Also, I think I have to add that I first literally write out all of my novel in a writing journal, before I type them into the computer. Very often, I find that this helps me to run at least two drafts in my head first, before I put it into any concrete form, and this seems to make for better writing, at least for me.
9. Are you a "write every day of the week" sort of writer or do you take days off?
I'll very often take Sundays, or the weekend off. This helps to preserve my marriage, and also I think that the principle of a Sabbath has been lost on our modern culture, and people would be much better off if they learned to rest every now and then.
10. What are your thoughts on writers paying for reviews as John Locke is reported to have done?
I'm sure writers and publishing houses have been paying for reviews for decades, and this is probably not a new thing, or something we can ever really stop.
11. Some book reviewers won't accept independently authored books for review. What are your thoughts on that? Are they missing out?
I would say that most reviews should only accept independent books for review. Traditionally published books will all get reviews for their books, and they will likely be well reviewed and recommended, but independent books don't have the same push behind them. So, yes, I believe they are missing out.
12. Some people feel indie authored books are of lesser quality than those that go through the traditional publishers. Do you agree with them? If so, how can independent authors raise the bar and remove this stigmatism?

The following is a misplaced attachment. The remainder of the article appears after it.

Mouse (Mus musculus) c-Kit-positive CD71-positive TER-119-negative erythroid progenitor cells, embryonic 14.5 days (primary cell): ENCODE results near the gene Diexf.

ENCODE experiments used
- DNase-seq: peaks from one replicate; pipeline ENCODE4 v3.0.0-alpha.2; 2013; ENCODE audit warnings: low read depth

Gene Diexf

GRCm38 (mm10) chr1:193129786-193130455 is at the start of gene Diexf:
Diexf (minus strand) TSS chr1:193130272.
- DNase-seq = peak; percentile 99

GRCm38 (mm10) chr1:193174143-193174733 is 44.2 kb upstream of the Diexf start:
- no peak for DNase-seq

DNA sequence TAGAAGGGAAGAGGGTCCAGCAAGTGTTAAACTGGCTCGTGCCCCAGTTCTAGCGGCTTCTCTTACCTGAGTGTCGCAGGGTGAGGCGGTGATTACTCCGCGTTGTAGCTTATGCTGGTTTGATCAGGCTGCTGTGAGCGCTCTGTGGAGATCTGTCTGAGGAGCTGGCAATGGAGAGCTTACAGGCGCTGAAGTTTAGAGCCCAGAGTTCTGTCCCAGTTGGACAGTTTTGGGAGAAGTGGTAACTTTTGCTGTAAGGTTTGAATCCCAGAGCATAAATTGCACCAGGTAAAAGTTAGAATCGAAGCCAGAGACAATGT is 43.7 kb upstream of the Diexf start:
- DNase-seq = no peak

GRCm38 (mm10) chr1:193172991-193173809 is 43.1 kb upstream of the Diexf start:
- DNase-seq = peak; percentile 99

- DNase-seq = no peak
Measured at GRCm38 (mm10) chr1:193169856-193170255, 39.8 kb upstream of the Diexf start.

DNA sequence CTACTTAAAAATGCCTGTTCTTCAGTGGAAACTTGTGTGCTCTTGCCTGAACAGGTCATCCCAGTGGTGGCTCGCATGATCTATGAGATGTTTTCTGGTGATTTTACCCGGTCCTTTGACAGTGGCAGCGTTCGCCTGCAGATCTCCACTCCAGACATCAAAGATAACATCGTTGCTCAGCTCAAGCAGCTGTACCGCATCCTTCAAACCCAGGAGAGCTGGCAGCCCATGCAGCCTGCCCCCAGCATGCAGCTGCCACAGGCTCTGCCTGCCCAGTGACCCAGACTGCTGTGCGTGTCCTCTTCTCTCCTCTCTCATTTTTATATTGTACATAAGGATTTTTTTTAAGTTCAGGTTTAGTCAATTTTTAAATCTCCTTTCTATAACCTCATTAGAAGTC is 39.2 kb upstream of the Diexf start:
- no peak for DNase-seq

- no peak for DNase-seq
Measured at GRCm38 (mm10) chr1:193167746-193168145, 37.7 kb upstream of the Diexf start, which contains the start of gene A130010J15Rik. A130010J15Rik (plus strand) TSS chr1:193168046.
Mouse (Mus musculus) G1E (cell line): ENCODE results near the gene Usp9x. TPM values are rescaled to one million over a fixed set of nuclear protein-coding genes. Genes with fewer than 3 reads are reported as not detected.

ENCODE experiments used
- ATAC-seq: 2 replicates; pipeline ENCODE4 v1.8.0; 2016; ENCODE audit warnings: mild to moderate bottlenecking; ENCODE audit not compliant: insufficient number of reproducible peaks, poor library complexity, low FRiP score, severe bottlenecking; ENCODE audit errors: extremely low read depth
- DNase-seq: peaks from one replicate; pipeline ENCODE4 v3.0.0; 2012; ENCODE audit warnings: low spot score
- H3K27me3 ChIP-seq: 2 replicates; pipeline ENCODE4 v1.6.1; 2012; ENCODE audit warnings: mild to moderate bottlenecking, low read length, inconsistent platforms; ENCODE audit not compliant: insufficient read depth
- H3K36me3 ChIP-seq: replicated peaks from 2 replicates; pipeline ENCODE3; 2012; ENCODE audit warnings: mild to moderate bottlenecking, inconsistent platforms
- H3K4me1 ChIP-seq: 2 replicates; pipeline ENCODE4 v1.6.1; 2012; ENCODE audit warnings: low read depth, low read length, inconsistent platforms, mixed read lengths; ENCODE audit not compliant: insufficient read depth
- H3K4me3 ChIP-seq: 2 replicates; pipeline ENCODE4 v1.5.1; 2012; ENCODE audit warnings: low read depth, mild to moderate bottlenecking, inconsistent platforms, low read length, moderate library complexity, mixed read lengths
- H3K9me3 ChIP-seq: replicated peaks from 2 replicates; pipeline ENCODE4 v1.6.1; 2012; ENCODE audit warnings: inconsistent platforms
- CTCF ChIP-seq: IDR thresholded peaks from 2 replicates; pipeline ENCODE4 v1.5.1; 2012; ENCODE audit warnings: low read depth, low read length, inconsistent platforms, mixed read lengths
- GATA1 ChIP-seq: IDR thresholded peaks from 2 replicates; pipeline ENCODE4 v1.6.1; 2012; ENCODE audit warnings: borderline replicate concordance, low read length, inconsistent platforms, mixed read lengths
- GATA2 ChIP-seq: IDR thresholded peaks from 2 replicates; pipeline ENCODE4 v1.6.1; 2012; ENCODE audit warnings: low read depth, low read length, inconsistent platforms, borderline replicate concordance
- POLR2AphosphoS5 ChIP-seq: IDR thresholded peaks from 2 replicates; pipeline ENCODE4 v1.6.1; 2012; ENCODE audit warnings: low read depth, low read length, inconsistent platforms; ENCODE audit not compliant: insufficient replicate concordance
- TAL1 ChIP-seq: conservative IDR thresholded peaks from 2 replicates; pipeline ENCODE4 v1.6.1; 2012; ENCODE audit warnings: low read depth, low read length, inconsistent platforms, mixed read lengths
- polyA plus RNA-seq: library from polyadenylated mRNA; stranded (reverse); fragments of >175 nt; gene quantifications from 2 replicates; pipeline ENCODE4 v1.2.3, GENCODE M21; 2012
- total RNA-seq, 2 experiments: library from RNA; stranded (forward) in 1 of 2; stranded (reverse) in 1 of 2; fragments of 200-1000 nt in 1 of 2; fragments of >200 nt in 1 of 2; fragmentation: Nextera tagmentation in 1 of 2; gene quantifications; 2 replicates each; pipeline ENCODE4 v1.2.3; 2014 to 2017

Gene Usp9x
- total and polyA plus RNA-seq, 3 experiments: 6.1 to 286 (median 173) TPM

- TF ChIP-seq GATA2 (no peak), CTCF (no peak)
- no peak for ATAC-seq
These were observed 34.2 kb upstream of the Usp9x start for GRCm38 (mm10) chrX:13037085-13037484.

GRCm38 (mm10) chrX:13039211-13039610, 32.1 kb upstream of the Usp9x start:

Independently authored books suffer from a "lack of eyes". Most indie authors go at it alone, but I feel they should at least hire a basic proof reader to be safe, and this will automatically raise their quality. Also, indie authors need to hire professional designers, and this is a must. Just doing those two things should make an indie book and a traditional book basically indistinguishable from one another.
And Amazon is the great equalizer. If an indie book is well written and has good design, then no one will ever question its validity. All shelf space on Amazon is exactly the same, if it sells, it gets pushed higher, so whether it's indie or traditional it doesn't matter.
13. Assuming you have an active blog, point readers to a post of which you're especially proud or think will be of particular interest to them.
5 Disney Rules for Children's Literature
14. Which retailers or others sites can readers find your work at?
Amazon.com and Barnes and Noble.com
15. Where can readers find out more about you?
Steven J Carroll is the author of The Histories of Earth series and The Road to Jericho. For ten years, he has been an indie songwriter.
In 2011, after being inspired by fellow SoCal author Toby Hoff, Steven J Carroll began to write a book of his own. Which became In the Window Room (Book 1 of The Histories of Earth), a novel about the adventures of young troublemaker, and the fantastic journey she finds in a mysterious old house.
His second novel, The Road to Jericho, is a southern Americana crime story, about a boy and his dog in 1940's Arkansas.
The sequel to In the Window Room, called A Prince of Earth, is on sale now.
Steven currently lives in Southern California with his wife, Breanna.